Passan: The Question Man

Rich Passan may not have the answers, but he's got the questions. And these are questions well worth pondering during the NFL's brief late-Spring downtime...

Questions seeking answers . . .

Will Maurice Carthon ever be satisfied?

Reportedly, the Browns' offensive coordinator was unhappy with the play of the club's offensive line last season.

Didn't that line block well enough to give the Browns their first 1,000-yard rusher in 20 years?

And wasn't Carthon the OC when Phil Savage went out and got him veteran free-agent guards Joe Andruzzi and Cosey Coleman and tackle L.J. Shelton last season?

Andruzzi and Coleman, however, had injury issues and Coleman didn't exactly blow people away when he was healthy. Shelton was let go after a distinctly mediocre season.

Carthon needed even more ammunition for his wonderfully creative offense (sarcasm intentional). So Savage went offensive line shopping again and signed center LeCharles Bentley and Kevin Shaffer, who took over for Shelton at left tackle. Then he drafted guard Isaac Sowells.

Let's see. That's an 80% turnover on the offensive line in a little more than a year. Right tackle Ryan Tucker must be wondering what he's still doing in Cleveland.

Someone once said that playing together on a regular basis year in and year out is the key to a successful offensive line. Same guys in the same positions play after play, game after game, season after season. It gets to the point where everyone automatically knows what the other guys are doing.

It's called consistency, something the Browns have not had on the offensive line since returning in 1999.

So when does it reach the point where Romeo Crennel and Savage finally understand that the real problem is not the players? It's the coordinator.

Who is Carthon going to blame this year if (perhaps when) the offense underperforms as it did last season, especially in the red zone?

Maybe, just maybe, Crennel and Savage will see the problem isn't with the personnel.

Hey, isn't that Jeff Davidson warming up in the bullpen?

Which prompts the question . . .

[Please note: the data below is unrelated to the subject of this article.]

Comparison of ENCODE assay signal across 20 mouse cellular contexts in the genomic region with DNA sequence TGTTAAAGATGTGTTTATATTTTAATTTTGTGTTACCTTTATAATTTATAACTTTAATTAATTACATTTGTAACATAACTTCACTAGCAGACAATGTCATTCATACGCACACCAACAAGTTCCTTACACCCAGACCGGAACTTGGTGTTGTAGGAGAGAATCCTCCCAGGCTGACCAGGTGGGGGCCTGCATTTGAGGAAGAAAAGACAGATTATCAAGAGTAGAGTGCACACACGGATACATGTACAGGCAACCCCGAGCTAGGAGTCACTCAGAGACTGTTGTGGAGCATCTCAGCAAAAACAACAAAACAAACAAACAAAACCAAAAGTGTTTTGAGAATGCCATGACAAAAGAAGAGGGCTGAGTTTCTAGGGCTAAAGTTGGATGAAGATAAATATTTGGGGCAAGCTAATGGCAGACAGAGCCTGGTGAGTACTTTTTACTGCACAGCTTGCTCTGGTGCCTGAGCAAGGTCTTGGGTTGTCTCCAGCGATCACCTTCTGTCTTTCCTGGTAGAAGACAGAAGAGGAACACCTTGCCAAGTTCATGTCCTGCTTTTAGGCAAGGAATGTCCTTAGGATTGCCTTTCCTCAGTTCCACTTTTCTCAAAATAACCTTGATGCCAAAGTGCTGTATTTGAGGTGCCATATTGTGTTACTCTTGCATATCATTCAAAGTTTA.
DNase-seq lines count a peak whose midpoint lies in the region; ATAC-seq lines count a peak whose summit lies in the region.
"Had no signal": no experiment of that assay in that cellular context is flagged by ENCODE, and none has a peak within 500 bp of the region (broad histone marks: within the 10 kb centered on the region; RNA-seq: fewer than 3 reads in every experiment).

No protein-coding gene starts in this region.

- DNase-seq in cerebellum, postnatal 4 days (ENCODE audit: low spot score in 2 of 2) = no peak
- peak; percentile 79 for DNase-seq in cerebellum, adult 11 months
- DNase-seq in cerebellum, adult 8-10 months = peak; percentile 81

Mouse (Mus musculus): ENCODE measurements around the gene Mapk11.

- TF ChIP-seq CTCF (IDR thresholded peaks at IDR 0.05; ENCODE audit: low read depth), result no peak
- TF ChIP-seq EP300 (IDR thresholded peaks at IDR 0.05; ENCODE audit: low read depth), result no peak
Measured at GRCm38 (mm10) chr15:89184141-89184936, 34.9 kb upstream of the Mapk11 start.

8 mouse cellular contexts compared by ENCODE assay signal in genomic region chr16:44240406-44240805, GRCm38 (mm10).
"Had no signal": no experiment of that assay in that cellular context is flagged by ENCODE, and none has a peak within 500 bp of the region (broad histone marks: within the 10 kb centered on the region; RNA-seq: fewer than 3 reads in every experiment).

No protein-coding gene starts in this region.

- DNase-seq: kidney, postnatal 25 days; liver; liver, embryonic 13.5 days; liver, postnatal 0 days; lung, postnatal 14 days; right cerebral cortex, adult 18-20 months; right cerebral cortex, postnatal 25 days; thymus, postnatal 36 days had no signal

Why don't we hear from the assistant coaches?

We never see them quoted in stories. Are they hiding something? Or are they just hiding?

Or worse, are they forbidden from speaking to reporters? I can't imagine that Crennel is that much of a martinet that only he can speak for the coaching staff. Then again . . .

He comes from the Bill Belichick coaching tree and Belichick comes from the Bill Parcells coaching tree and Parcells could not care less about the media. Winning wherever he goes earned him that privilege.

When Belichick was the defensive coordinator under Parcells in New York with the Giants and in New England, he was Silent Bill. Parcells built a wall around his coaching staff. No one penetrated.

And when Belichick arrived in Cleveland in the early 1990s, he pulled a Parcells, slamming shut the doors to the assistant coaches. He did it again in New England.

Why can't we get information from other position coaches? If only to support a story on a particular player.

Are they blithering Neanderthals who have societal problems? Is the front office afraid they might say something wrong?

Wouldn't you like to know what makes Carthon tick or what drives Todd Grantham to become the manic sideline stalker during games?

My guess is that these guys are, by and large, fascinating people with stories to tell. But the way it's going now, we're never going to hear them.

Unless, of course, they become head coaches themselves. In which case, they'll probably slam the media door shut on their assistants.

It's a vicious cycle.

Speaking of cycles . . . or really recycles . . . another question . . .

Is Vinny the man?

Will Vinny Testaverde's final journey through the NFL land him back to Cleveland as Charlie Frye's backup? True or not, that's the latest rumor making the rounds.

It is hard to believe Savage will go with a quarterback triumvirate of Charlie Frye, Ken Dorsey and Derek Anderson. Some might consider that living dangerously with one virtually untested quarterback and one raw rookie behind Frye.

Frye, of course, is not exactly a chiseled veteran, but owns the top job by Crennel decree.

Testaverde, who played with the Browns for three seasons back in the 1990s, is winding down a career that has lasted a lot longer (19 years with six teams) than most people predicted.

He can still throw - wouldn't be surprised if his arm is stronger than Frye's - but his legs and age (he'll be 43 in November) are mitigating factors against starting status.

Some believe he would be a perfect mentor for Frye as he gets his NFL legs under him. Others argue that Vinny never had it from the neck up.

That's a situation that Savage, familiar with Testaverde from their days in Baltimore, has to wrestle with as summer camp approaches. Best guess is Dorsey will have to be extraordinarily impressive in the minicamp to ease any concerns Savage might have.

Otherwise, Vinny might, indeed, be the man. Unless . . .

A final question this week . . .

Will Savage try again for Oakland Raiders backup Marques Tuiasosopo?

After Joey Harrington thumbed his nose at Cleveland when Savage tried to pry him loose from Detroit on draft day, the GM tried to get Tuiasosopo from Oakland, but the Raiders balked. Can't imagine what he sees in the former Washington quarterback, who has done next to nothing in his five seasons as a professional. He has started two games and thrown one touchdown pass and five interceptions.

What does Savage see that we don't? That's one question we may never get the answer to.

Next week: More questions looking for answers.



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